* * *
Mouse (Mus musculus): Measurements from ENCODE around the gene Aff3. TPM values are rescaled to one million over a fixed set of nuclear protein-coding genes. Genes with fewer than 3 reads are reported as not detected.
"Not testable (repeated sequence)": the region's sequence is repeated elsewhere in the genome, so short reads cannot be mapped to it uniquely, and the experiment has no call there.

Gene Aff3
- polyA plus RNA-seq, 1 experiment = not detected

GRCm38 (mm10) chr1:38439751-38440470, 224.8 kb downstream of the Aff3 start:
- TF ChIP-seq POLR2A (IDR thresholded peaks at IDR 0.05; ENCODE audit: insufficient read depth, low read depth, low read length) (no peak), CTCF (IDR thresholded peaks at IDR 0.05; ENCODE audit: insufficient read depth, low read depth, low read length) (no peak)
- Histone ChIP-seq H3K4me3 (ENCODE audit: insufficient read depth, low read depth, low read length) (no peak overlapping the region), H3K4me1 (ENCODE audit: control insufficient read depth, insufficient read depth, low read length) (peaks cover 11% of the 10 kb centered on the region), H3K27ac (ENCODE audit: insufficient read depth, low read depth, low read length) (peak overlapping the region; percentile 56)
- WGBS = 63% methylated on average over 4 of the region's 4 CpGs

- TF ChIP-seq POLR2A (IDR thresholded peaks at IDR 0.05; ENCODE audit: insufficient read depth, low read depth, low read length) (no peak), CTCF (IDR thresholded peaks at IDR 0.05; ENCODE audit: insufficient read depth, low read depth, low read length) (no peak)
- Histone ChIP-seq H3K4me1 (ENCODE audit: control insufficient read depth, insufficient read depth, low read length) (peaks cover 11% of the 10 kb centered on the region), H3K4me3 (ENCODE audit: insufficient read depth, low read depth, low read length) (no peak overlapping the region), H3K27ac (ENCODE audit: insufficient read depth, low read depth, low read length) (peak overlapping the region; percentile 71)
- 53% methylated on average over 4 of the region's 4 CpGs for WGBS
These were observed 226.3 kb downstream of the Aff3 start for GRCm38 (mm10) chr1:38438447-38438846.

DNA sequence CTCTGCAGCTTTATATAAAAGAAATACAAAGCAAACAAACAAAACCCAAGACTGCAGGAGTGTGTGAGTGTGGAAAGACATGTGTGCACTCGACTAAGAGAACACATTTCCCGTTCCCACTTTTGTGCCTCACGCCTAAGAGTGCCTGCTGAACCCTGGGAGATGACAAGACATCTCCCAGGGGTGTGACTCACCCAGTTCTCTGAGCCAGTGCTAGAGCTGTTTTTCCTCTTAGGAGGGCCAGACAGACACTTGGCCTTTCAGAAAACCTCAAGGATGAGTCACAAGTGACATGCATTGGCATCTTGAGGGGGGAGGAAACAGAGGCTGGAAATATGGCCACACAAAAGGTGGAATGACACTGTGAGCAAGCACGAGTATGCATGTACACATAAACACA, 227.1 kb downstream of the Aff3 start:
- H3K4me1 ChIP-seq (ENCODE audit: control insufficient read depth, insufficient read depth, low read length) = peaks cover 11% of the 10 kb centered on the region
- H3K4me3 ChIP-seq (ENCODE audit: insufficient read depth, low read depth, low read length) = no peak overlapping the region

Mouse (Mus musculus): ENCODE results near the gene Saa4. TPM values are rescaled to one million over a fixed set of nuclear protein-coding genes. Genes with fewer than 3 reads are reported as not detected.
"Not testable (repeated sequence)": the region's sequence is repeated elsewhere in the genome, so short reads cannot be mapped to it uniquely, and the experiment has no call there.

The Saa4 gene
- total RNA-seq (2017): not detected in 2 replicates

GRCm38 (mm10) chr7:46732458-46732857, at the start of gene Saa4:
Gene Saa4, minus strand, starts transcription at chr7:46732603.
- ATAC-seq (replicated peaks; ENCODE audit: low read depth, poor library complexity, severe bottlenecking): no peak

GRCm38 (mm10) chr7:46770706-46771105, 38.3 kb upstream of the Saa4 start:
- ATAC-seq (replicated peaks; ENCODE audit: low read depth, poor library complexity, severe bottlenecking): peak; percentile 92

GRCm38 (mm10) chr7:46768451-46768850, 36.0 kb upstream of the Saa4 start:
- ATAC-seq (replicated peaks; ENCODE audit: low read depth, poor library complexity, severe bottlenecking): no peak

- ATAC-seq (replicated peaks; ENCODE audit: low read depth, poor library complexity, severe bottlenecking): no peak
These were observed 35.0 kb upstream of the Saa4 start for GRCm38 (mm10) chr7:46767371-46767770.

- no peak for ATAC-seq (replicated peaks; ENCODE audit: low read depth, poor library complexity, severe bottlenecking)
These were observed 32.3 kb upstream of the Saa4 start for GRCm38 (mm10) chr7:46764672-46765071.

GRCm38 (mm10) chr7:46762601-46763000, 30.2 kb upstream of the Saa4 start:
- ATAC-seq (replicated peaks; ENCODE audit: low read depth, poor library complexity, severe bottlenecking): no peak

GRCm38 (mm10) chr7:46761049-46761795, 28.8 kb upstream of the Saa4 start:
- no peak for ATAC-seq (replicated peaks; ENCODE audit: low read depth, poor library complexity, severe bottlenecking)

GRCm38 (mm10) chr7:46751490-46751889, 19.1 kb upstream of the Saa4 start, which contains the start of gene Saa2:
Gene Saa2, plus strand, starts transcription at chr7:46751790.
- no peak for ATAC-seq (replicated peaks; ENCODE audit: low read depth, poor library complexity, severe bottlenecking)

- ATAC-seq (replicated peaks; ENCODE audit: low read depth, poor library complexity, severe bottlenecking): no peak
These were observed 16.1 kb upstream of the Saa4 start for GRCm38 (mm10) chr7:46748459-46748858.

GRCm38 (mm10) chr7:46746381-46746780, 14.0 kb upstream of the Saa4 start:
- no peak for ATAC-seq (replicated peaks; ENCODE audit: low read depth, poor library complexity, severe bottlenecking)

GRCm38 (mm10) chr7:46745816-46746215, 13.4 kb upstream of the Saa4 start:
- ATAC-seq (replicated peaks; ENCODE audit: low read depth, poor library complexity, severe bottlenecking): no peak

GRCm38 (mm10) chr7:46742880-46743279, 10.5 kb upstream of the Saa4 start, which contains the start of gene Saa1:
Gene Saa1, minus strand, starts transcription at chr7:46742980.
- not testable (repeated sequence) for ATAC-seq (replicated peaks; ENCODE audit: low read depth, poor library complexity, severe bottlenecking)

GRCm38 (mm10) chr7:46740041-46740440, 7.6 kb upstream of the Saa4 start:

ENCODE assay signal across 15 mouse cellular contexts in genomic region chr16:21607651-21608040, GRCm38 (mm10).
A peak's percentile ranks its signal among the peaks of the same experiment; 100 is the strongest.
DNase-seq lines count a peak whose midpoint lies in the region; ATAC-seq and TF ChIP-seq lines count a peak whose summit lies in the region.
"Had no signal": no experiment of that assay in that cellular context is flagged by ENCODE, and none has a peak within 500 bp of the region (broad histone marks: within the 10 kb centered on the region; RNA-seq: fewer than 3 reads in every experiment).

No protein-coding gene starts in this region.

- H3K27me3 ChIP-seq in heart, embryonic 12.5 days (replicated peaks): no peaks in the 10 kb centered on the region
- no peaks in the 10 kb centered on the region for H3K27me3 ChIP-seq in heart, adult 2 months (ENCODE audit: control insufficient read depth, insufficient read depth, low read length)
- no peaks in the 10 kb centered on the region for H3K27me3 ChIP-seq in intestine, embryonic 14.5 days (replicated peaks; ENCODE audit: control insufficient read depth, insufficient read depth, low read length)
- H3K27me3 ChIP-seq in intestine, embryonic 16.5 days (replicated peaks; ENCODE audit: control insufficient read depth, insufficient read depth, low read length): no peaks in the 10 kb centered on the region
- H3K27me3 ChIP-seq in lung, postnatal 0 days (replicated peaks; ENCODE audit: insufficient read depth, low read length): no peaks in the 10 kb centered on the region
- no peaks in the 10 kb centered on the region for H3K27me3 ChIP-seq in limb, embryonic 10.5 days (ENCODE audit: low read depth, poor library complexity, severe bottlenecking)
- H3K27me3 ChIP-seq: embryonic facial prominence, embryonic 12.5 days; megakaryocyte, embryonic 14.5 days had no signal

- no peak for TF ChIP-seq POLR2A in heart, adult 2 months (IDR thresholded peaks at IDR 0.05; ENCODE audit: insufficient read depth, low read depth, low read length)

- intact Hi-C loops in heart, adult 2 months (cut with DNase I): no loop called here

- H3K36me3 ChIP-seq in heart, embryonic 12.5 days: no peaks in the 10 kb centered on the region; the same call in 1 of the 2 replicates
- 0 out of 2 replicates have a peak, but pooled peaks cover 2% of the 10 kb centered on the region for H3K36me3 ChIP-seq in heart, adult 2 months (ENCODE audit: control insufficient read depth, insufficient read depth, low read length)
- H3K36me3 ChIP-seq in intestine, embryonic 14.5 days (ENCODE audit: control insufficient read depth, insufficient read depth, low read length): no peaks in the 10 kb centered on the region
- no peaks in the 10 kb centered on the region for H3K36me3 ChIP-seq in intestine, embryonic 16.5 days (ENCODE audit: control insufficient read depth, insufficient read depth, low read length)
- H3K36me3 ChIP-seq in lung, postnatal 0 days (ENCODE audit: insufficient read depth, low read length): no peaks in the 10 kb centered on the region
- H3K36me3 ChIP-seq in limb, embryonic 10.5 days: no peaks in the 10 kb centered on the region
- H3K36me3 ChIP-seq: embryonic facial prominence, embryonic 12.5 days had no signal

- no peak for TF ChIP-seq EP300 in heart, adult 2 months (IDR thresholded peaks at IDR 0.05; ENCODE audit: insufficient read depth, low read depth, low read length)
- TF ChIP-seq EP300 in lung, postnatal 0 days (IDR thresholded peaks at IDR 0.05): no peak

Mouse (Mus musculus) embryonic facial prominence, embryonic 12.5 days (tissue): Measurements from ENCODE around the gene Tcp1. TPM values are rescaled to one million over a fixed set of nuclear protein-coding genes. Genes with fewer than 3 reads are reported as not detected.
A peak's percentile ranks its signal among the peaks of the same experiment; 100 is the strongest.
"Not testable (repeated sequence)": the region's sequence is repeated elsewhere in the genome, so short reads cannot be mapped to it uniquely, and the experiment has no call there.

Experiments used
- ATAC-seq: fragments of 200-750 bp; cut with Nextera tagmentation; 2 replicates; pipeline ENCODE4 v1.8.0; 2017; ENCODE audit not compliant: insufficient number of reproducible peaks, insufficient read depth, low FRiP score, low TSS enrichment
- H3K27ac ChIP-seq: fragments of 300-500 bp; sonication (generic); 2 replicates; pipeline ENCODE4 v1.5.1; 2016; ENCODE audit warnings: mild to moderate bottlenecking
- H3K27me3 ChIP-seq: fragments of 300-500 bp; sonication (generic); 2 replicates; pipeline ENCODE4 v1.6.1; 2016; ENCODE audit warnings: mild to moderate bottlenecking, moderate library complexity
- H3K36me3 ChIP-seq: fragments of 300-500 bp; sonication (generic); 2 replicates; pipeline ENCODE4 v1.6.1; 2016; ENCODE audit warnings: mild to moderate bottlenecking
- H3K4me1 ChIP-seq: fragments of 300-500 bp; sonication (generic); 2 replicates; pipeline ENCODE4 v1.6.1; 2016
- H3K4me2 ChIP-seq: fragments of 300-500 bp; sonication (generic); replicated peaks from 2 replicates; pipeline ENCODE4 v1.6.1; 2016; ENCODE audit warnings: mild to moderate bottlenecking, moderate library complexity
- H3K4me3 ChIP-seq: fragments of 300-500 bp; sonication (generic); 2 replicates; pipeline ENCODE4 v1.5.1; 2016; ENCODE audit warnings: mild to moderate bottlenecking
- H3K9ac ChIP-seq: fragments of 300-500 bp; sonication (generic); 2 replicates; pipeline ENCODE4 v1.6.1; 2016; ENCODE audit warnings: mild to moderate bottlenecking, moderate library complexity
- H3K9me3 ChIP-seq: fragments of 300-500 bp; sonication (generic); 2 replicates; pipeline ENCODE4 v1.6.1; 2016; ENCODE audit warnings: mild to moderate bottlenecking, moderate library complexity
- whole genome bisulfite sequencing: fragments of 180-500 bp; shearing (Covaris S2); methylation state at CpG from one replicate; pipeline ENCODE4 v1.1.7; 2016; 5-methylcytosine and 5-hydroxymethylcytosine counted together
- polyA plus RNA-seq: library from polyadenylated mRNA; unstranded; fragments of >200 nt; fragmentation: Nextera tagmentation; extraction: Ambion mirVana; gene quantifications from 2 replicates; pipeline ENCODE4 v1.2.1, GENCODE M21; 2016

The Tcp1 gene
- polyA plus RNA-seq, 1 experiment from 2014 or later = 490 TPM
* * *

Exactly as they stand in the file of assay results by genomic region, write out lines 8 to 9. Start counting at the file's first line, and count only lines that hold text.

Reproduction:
- WGBS = 63% methylated on average over 4 of the region's 4 CpGs

- TF ChIP-seq POLR2A (IDR thresholded peaks at IDR 0.05; ENCODE audit: insufficient read depth, low read depth, low read length) (no peak), CTCF (IDR thresholded peaks at IDR 0.05; ENCODE audit: insufficient read depth, low read depth, low read length) (no peak)